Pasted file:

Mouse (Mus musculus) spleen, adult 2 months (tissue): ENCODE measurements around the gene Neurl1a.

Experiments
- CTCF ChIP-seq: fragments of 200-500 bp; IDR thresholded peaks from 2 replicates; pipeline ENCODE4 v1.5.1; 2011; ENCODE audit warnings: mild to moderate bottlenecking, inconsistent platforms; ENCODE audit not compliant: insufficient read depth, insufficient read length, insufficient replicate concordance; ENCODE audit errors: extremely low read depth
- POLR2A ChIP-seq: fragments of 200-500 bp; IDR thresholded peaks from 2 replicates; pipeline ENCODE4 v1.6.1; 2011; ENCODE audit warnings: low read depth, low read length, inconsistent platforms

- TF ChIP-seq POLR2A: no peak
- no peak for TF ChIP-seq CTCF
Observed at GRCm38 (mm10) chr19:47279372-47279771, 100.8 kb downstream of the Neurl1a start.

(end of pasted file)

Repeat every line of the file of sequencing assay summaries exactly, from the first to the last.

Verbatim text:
Mouse (Mus musculus) spleen, adult 2 months (tissue): ENCODE measurements around the gene Neurl1a.

Experiments
- CTCF ChIP-seq: fragments of 200-500 bp; IDR thresholded peaks from 2 replicates; pipeline ENCODE4 v1.5.1; 2011; ENCODE audit warnings: mild to moderate bottlenecking, inconsistent platforms; ENCODE audit not compliant: insufficient read depth, insufficient read length, insufficient replicate concordance; ENCODE audit errors: extremely low read depth
- POLR2A ChIP-seq: fragments of 200-500 bp; IDR thresholded peaks from 2 replicates; pipeline ENCODE4 v1.6.1; 2011; ENCODE audit warnings: low read depth, low read length, inconsistent platforms

- TF ChIP-seq POLR2A: no peak
- no peak for TF ChIP-seq CTCF
Observed at GRCm38 (mm10) chr19:47279372-47279771, 100.8 kb downstream of the Neurl1a start.